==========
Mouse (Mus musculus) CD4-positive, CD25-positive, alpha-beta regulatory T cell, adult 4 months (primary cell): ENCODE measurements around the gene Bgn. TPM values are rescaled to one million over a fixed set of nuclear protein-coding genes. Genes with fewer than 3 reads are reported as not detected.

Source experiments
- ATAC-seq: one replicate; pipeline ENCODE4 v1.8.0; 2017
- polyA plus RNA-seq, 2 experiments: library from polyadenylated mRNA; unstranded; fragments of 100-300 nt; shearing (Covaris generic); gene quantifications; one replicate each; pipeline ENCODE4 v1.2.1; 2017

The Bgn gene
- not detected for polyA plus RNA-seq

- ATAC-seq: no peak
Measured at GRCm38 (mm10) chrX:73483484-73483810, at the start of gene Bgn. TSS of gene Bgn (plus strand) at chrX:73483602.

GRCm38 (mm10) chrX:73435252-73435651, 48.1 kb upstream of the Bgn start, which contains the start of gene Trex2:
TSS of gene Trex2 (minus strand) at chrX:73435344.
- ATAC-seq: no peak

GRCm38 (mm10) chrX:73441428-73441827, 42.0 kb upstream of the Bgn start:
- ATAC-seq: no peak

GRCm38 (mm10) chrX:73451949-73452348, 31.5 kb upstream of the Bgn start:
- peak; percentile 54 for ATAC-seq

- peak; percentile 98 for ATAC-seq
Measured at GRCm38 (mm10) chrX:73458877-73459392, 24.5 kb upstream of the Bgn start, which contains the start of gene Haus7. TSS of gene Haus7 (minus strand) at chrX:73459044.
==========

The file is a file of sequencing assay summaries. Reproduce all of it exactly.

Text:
Mouse (Mus musculus) CD4-positive, CD25-positive, alpha-beta regulatory T cell, adult 4 months (primary cell): ENCODE measurements around the gene Bgn. TPM values are rescaled to one million over a fixed set of nuclear protein-coding genes. Genes with fewer than 3 reads are reported as not detected.

Source experiments
- ATAC-seq: one replicate; pipeline ENCODE4 v1.8.0; 2017
- polyA plus RNA-seq, 2 experiments: library from polyadenylated mRNA; unstranded; fragments of 100-300 nt; shearing (Covaris generic); gene quantifications; one replicate each; pipeline ENCODE4 v1.2.1; 2017

The Bgn gene
- not detected for polyA plus RNA-seq

- ATAC-seq: no peak
Measured at GRCm38 (mm10) chrX:73483484-73483810, at the start of gene Bgn. TSS of gene Bgn (plus strand) at chrX:73483602.

GRCm38 (mm10) chrX:73435252-73435651, 48.1 kb upstream of the Bgn start, which contains the start of gene Trex2:
TSS of gene Trex2 (minus strand) at chrX:73435344.
- ATAC-seq: no peak

GRCm38 (mm10) chrX:73441428-73441827, 42.0 kb upstream of the Bgn start:
- ATAC-seq: no peak

GRCm38 (mm10) chrX:73451949-73452348, 31.5 kb upstream of the Bgn start:
- peak; percentile 54 for ATAC-seq

- peak; percentile 98 for ATAC-seq
Measured at GRCm38 (mm10) chrX:73458877-73459392, 24.5 kb upstream of the Bgn start, which contains the start of gene Haus7. TSS of gene Haus7 (minus strand) at chrX:73459044.